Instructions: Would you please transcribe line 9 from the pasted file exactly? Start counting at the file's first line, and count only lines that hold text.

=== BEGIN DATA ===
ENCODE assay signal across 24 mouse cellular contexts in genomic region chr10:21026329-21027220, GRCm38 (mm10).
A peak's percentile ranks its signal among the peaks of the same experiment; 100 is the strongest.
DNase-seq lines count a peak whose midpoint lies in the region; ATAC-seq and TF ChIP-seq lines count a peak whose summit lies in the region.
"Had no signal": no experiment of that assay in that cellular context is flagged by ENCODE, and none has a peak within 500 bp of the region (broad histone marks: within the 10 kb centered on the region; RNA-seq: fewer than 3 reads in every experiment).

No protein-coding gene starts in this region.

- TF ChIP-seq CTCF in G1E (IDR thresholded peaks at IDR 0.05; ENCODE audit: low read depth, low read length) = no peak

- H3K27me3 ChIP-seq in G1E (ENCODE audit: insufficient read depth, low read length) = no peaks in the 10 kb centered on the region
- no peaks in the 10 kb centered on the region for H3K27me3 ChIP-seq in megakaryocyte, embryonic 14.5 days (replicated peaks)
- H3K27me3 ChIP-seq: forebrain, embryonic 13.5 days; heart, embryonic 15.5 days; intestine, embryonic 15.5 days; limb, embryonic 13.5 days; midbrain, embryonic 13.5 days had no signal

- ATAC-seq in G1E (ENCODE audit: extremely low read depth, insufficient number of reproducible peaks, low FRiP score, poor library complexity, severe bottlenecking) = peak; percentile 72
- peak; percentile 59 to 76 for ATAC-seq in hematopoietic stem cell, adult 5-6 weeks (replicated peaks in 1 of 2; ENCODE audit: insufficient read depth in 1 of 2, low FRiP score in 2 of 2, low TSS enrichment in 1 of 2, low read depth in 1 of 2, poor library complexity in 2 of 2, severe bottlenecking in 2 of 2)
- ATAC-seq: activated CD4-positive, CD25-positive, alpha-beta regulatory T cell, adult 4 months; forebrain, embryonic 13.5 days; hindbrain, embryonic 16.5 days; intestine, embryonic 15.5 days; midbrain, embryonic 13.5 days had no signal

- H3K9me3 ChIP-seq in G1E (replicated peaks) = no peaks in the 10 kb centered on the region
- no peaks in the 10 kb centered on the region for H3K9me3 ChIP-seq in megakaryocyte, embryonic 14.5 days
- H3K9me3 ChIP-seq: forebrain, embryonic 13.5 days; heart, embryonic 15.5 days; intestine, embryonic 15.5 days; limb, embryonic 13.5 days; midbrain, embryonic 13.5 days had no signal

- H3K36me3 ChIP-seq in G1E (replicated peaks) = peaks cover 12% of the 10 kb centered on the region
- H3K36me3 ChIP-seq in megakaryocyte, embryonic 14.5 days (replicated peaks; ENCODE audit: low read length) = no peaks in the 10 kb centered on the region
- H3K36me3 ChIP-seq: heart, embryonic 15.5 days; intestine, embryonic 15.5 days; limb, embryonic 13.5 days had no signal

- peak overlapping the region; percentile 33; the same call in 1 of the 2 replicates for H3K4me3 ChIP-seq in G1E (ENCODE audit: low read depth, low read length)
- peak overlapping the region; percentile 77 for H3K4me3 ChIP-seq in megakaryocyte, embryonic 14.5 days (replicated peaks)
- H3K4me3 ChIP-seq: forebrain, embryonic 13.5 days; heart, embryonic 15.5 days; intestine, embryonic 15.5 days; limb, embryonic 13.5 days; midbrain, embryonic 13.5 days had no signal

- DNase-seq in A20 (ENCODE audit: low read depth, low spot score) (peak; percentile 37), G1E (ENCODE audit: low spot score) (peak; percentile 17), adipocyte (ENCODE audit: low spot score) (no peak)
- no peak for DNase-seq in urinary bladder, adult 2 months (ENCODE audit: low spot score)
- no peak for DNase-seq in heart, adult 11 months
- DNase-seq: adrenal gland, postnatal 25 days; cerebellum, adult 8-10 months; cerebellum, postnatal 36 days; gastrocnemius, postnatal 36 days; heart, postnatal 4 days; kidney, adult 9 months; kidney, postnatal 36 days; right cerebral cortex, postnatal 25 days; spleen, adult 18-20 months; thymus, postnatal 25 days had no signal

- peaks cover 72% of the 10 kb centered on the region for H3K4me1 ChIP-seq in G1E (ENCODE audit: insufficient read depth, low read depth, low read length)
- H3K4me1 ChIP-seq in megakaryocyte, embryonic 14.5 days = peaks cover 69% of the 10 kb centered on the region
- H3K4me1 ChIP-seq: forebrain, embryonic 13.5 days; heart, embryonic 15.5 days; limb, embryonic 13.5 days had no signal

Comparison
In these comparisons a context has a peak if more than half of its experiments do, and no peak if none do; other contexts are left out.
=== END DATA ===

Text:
- H3K27me3 ChIP-seq: forebrain, embryonic 13.5 days; heart, embryonic 15.5 days; intestine, embryonic 15.5 days; limb, embryonic 13.5 days; midbrain, embryonic 13.5 days had no signal